19 SEPTEMBER 2011
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Cathay Pacific’s new CEO John Slosar may be in favour of a third runway at Hong Kong International Airport – Chep Lap Kok (HKG) – but clearly all is not well with the existing arrangements (see AERBT 12 September). It is a great pity as in many ways HKG is superior to Changi Singapore, which wins all the awards. One wonders why.
The following was received from Ian Lyne, based in Qatar, describing himself as a Hong Kong supporter.
"The debate over Hong Kong Chep Lap Kok’s third runway maybe in its final stages but something is clearly wrong. For some time now, arriving as a visitor to Hong Kong has become one of the worst experiences of any major airport. Gone is the bustle but heady efficiency of arrival at Kai Tak. Instead passengers are regaled by video stories of returning students proud at the quality of their (British designed) airport and its efficiency. Chairmen and CEOs prattle with pride about the economic importance of it growing and expanding. Indeed the airport is an architectural experience but for the last three visits something awful has been building.
My last trip, two weeks ago, was greeted by the Cathay pilot announcing as usual an arrival a few minutes ahead of schedule despite delays leaving Heathrow. All is smooth and efficient until the cattle runs at immigration. As usual five or six booths are manned for HK citizens – who are processed in minutes leaving idle officers to chit chat. There is even a special channel for returning maids, long the lowliest of HK society, this is a welcome upgrade. For the rest, Business and First Class passengers alike, it is into the cattle runs. At each of the four or five turns of the run a monitor screens the virtues of HK and the need for a third runway. At each turn the assembled crowd of tourists, business folk, mainlanders and others clearly with money to spend, becomes more agitated.
This trip reveals only two immigration ‘officers’ and seven vacant booths. The last trip had slightly more at four but still more empty booths than active ones. The resultant plod takes at least an hour (I timed it) and at the booth concierge ladies direct you to one of only two officers – as if there were multiple choices. The immigration process remains as it did 15 years ago with the same form in duplicate and rubber stamps beloved of the Qing mandaracy. Even Qatar with its ‘temporary’ arrivals hall can scan a passport and have you on your way in minutes. The ultimate grievance occurs when finally reaching the baggage carousel passengers find that priority baggage labels are for nought as all of the flight’s luggage has been off loaded to an impenetrable standing phalanx to make way for another flight’s baggage on the carousel. At least the bags get handled quickly.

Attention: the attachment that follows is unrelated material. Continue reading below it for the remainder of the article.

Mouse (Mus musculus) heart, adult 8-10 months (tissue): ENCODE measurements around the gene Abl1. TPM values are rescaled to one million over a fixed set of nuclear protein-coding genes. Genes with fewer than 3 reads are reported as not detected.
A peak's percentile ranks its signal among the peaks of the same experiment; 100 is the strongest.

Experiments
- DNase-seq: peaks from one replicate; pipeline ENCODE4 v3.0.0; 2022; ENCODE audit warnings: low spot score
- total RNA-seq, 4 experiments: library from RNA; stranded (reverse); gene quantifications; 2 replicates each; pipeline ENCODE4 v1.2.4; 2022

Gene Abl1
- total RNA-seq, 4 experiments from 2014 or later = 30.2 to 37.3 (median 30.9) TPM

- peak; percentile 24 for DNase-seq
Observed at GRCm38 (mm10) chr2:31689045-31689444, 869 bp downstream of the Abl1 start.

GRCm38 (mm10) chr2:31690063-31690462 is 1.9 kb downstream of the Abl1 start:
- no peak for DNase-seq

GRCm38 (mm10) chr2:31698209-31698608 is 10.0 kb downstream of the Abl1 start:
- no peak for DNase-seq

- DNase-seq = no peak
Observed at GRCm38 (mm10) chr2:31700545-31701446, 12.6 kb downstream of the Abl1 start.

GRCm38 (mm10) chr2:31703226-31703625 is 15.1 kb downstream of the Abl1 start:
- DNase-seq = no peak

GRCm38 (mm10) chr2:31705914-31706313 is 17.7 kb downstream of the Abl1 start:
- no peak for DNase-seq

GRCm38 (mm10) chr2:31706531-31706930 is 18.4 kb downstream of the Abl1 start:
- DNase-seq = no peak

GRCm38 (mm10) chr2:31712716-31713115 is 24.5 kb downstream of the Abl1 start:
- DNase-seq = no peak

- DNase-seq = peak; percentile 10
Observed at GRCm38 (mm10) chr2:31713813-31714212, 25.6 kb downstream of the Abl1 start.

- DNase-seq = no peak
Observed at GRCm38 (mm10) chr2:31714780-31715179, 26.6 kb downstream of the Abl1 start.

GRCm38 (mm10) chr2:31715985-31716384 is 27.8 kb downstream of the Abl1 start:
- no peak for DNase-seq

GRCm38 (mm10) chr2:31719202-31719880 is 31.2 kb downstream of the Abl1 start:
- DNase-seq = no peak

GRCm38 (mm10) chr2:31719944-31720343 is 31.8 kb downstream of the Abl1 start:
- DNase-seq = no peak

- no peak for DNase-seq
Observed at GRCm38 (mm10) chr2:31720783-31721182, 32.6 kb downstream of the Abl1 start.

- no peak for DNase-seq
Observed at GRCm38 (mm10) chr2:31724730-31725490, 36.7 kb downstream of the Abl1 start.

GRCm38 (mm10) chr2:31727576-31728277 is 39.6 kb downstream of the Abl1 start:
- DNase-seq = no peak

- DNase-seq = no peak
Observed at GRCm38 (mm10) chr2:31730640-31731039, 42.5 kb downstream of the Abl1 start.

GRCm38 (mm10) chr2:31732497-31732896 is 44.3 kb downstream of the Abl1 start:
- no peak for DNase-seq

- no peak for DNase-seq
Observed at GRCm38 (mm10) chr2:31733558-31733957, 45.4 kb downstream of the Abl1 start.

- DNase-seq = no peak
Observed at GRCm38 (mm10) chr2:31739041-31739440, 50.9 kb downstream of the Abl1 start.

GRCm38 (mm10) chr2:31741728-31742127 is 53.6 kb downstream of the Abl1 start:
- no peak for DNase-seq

Wake up Hong Kong! There is no point building a third runaway and increasing passenger traffic if you can’t even handle the current numbers efficiently. Having a well-designed airport and state of the art booth furnishings is all for nought if passengers have to endure an hour or more wait at Immigration just because only two officers bothered to turn up. Maybe it is a log jam in the laundry cleaning the little white gloves required for stamping, maybe it’s just government employees being the weak link as usual. Worse yet the growth of unionised labour in dear old free market Hong Kong. Whatever is the reason for this rare show of Hong Kong inefficiency this disaster needs solving before you increase the capacity. The best way to deal with unionised labour is to replace it with automated machines. There is space to double the number of automated entry points at Hong Kong which would then have an Immigration service to match its 21st century airport. You won’t find much support for your TV runway promotions amongst the very irate passengers in my queue and I for one will now be arriving in Guangzhou."
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